Pravda's Warning to Bulgaria
|"A young man, possibly a partisan, holding a rifle, in front of a cheering crowd during a victory celebrations in Lovech, Bulgaria; signs in background with such slogans as 'Death to Fascism' and 'Long live the leader,'" September 8, 1944 (Photo by Yevgeny Khaldei - caption source)|
(For more, see the complete 1943 Moscow reports)
September 16, 1943
Today marks the beginning of the Battle for Kiev. Right now it admittedly is a "long distance" battle for the capital of the Ukraine. But the Russians are now on the outskirts of the Kiev defensive zone some seventy miles east of the city.
Nezhin, the big railroad junction on the Kiev-Moscow railroad, was the last outpost on this defensive zone. The fall of the city yesterday put the Red Army into the many belts of minefields, support points, and pillboxes which protect the city. The Germans threw in fresh regiments to support Nezhin. We can expect that more fresh regiments will appear as General Rokossovsky's troops move forward.
The position around Bryansk is not clear today. We have had no dispatches from the troops last reported at the gates of the city on the eastern side of the Desna River.
An article in today's Pravda, organ of the Communist Party, calls on Bulgaria to abandon her collaboration with Germany before the Balkans are turned into a battlefield. This statement is significant when you recall that, in December 1941, Bulgaria suddenly decided to declare war on the United States and Great Britain. She never has declared war on Russia.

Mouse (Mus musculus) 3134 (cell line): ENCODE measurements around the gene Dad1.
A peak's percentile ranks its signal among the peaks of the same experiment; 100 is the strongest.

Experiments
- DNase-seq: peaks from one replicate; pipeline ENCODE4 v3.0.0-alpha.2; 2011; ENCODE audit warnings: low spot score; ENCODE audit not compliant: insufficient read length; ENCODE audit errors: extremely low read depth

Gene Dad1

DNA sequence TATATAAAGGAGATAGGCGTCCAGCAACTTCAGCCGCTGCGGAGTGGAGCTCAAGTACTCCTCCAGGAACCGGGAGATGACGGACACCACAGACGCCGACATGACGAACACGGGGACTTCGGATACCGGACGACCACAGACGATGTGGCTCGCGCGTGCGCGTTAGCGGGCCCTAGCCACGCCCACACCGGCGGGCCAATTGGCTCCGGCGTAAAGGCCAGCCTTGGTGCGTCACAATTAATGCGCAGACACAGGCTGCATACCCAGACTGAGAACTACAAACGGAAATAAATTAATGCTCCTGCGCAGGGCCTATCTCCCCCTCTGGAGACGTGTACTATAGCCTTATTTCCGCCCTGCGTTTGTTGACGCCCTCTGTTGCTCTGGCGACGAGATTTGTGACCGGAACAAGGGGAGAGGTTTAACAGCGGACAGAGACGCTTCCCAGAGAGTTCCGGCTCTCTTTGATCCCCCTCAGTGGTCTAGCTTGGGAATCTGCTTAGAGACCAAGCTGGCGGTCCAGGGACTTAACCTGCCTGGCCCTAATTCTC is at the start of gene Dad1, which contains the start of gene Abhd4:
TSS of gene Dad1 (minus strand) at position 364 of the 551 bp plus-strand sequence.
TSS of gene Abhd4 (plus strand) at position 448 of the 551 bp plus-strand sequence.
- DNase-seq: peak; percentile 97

The Pravda article points out that although no Bulgarians have fought on the Soviet front, the Bulgarian army is relieving German troops from police duty in the Balkans, that the Bulgarian navy is transporting German troops in the Black Sea, and that Bulgarian materials are supporting the war against Russia.
Then the newspaper says: "The capitulation of Italy has opened the right flank of the Hitlerians in the Balkans. If not today, then tomorrow, the Balkans can become a theater of war." Bulgaria has two ways before her, Pravda says. She can walk to destruction with Germany, or she can break with Germany and pursue a policy of national independence.
The statement ends on this note: "The Soviet people have been patient about Bulgarian policy because they did not believe it the policy of the Bulgarian people . . . but the Russian people have a right to warn that there is a limit to every patience."
(This is the strongest statement of its kind printed in the Russian press since the series of published charges against Poland which finally ended in the suspension of diplomatic relations between Poland and the Soviet Union.)